The problems of Brexit and the impending US Presidential elections seem to be tearing the UK and USA apart. As is so often the case, these problems are nothing new – England suffered 2 centuries of discord following the Reformation, when church power collapsed, plunging the country into a time of ignorance, mismanagement and the famous witch trials. Bishops and a king were executed, so respect for rulers also collapsed.
But England found an unlikely solution – the much denigrated practice of good manners, as promoted by the gambler and master of ceremonies at the Bath assembly rooms, Beau Nash. This is a piece I often quote, but I think it is more important now than ever before.
The USA has long been held together by the Great American Dream, but that was based on widespread economic prosperity, which has failed many hard working people, and no one seems to be coming up with an alternative. Likewise, in the UK, diversity of all forms has been promoted, but this is causing many people to retreat into social or cultural groups, with little contact or understanding between them. Concepts of history are being dumbed down, with few people trying to explain why bad things happened, and that they were not all done by bad people. Humans are far more complex than that.
But the important point is that the UK and USA seem to have lost a common culture, a common language and space in which to meet and exchange ideas, to listen to those different to ourselves. This is from Highways and Byways in Somerset by Edward Hutton. It may seem irrelevant to today, but just bear with it.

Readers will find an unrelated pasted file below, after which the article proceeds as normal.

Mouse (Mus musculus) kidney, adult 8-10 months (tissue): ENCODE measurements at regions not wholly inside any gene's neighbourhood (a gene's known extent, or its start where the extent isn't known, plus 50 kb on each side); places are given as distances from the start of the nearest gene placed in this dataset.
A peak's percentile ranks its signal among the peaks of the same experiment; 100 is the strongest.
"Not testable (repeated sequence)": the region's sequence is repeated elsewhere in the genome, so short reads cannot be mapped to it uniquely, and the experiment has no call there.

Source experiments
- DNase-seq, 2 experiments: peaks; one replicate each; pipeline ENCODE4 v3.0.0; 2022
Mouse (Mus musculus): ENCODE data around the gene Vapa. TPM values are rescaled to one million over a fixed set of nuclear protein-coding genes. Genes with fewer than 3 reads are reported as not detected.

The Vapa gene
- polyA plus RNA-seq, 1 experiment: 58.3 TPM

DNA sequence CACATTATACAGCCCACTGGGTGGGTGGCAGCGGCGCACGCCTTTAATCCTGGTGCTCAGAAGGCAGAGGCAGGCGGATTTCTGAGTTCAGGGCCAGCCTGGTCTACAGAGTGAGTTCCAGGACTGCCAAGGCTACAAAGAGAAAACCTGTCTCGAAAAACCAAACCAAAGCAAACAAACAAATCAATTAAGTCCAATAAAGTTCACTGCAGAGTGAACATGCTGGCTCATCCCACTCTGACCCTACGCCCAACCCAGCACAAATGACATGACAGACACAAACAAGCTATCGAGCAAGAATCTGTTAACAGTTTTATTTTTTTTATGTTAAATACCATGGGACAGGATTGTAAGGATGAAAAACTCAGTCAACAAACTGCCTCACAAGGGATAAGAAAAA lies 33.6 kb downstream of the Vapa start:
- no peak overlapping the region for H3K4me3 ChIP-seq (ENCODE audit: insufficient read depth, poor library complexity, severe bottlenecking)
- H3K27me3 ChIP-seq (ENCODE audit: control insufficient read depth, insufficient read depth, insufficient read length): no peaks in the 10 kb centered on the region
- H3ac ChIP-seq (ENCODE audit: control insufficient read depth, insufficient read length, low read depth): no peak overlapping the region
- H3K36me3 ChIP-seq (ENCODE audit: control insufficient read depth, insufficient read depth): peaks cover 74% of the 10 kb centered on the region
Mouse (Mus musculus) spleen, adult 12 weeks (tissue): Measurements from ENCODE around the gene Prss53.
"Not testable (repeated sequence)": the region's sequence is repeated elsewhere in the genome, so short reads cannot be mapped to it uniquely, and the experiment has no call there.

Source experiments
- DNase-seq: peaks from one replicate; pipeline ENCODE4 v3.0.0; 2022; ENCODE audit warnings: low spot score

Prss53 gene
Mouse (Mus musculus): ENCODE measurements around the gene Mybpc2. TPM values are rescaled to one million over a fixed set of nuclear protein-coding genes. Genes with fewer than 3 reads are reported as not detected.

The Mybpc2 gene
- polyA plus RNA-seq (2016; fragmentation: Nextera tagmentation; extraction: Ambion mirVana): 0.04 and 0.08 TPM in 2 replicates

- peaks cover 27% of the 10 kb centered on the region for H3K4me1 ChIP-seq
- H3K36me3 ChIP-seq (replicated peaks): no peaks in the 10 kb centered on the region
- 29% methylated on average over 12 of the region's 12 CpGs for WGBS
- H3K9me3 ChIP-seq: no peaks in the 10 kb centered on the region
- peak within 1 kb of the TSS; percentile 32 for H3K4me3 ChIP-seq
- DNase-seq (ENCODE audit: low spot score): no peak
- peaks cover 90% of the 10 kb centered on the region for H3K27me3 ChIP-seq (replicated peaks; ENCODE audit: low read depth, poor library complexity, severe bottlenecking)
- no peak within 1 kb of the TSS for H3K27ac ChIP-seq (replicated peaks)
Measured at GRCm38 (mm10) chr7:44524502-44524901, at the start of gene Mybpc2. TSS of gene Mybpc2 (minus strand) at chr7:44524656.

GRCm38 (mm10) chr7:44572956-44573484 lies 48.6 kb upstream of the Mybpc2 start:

At the beginning of the 18th century, as at the end of the 1st, the great need of England was a new reconciliation of classes,of society. The people of the countryside, of the provinces generally, the fox-hunting squirearchy, the country gentleman, his wife and daughters, found in Bath the means of social intercourse with the new aristocracy, the habitue of St. James’s Street, the bureaucracy and the governing class, just as previously the British landowner and provincial had found there the means for the same intercourse with the Roman officialdom; in fact the existence of the governing class in both periods depended upon the establishment of such intercourse. It is curious, and surely a proof of the continuity of our civilisaton, that, though separated by much more than a millennium, in both periods the same means were fond and in the same place. Looking at the matter in this way, and it is thus it must be regarded, Beau Nash appears as a saviour of society; …
Gradually in Bath, in the continual social intercourse of the “seasons” these people, so strange and antagonistic, whose reconciliation was so necessary for the existence of the State, became known to one another; the fox-hunting squire was taught manners, and from the mere barbarian of those days became the courteous and delightful gentleman that Goldsmith shows us so perfectly in She Stoops to Conquer. Of course all this was largely the work of women; it was, however, primarily the work of Nash, without whose enterprise woman could not have found her opportunity.
This may seem irrelevant to our modern woes,but without a unified country, Britain could never have founded an empire, the industrial revolution would have been very different. Even now in post-industrial decline, Britain still hits well above its weight in education, diplomacy and the arts.
It is all about communication, of having a safe, neutral space for different groups to exchange ideas.
That neutral space seems to be missing and nobody seems to realise how important it is. As Nash understood, it is the social skills traditionally associated with women that were – and are – so important in building bridges.
But in the current angry, shouting environment, such skills cannot make any progress. There are times when words seem to mean completely different things to people on either side of the divide. Everyone needs to step back, to calm down, and find a common space in which to make our world a place where all citizens are welcome and where we can all move forward.